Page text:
In the situation I witnessed where an older child choose a book for a younger peer and listened to him reading it, was a valuable experience for both children. The year three enjoyed the attention from the older child and seemed highly motivated in his reading. The year six however, gained experience in choosing books for other people, rather than reading a book he was thinking about suitable content, language and illustrations for the younger child to enjoy. This is an excellent way in which to offer a meaningful context for children to consider these different aspects of the reading process. For the year three child this partnership allowed for development within the zone of proximal development, this is Vygotsky’s description where;
“what a child can do with assistance today she will be able to do by her
Also for the older child the routine is challenging as it enforces a different thinking.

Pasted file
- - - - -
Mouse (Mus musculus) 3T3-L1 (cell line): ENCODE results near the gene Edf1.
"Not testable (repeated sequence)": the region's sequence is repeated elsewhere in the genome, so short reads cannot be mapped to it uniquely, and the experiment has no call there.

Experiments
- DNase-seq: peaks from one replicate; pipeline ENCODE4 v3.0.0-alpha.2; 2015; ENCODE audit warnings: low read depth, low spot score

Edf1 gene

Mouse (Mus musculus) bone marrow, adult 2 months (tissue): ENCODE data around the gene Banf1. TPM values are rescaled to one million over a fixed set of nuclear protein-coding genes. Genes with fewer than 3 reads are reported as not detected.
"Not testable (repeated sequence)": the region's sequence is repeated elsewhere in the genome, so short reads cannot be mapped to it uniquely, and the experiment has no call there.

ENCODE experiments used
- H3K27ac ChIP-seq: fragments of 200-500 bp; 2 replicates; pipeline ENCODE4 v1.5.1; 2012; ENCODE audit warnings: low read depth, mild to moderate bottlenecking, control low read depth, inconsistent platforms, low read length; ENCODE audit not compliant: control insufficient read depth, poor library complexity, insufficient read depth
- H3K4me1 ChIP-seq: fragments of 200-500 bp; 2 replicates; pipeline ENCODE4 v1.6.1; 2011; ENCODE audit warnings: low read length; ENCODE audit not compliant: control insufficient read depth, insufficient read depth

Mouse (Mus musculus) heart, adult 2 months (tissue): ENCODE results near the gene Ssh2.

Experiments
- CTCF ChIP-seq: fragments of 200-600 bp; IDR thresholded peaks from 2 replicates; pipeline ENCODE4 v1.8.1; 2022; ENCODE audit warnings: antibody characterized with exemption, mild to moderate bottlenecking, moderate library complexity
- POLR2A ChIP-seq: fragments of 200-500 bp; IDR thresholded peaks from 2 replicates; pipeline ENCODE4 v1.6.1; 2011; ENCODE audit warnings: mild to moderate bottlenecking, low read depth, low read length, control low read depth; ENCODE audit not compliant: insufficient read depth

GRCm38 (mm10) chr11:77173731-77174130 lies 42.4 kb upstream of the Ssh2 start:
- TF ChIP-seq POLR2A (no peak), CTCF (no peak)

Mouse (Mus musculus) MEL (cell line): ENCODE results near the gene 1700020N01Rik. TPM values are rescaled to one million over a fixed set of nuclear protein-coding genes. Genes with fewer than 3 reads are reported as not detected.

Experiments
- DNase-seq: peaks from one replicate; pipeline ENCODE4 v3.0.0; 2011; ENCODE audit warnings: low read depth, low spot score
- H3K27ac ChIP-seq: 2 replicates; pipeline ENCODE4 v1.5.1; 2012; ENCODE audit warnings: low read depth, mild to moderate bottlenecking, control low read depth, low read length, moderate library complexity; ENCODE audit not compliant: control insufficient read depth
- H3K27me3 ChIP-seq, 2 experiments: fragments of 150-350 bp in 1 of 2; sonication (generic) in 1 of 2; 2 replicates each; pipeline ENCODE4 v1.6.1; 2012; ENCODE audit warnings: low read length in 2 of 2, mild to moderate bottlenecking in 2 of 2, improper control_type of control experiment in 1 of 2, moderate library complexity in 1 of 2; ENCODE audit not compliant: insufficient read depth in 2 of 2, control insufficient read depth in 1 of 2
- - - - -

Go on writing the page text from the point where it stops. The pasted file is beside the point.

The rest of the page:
In the same twenty minute period as guided reading the National Literacy Strategy also expects some individual work to take place. The objectives for these are stated in the document and include;
“independent reading and writing…
proof reading and editing…
The National Literacy Strategy also states that;
“pupils should be trained not to interrupt the teacher and there
should be sufficient resources and alterative strategy’s for them
to fall back on if they get stuck” 9
Having taught a literacy lesson I find this last quote ironic. The whole point of having a teacher is to teach the children to read and here it says the children must be ‘trained not to interrupt the teacher’. I am speaking from my own experience when I say that no matter how many resources or alternative strategies you offer children, the child will always come to the teacher first. However, I do agree with the fact that children should be taught and learn, not train, to find information and solve difficulties using alternatives such as a CD-ROM or a dictionary.
Other strategies that are discussed in the National Literacy Strategy that will forward their progression in reading include; Direction, this is to enable the pupils to know what they are doing, to draw attention to key points and to develop key strategies in reading and writing. Another example is modelling; pupils are to discuss features of written texts through the process of shared reading of books and extracts.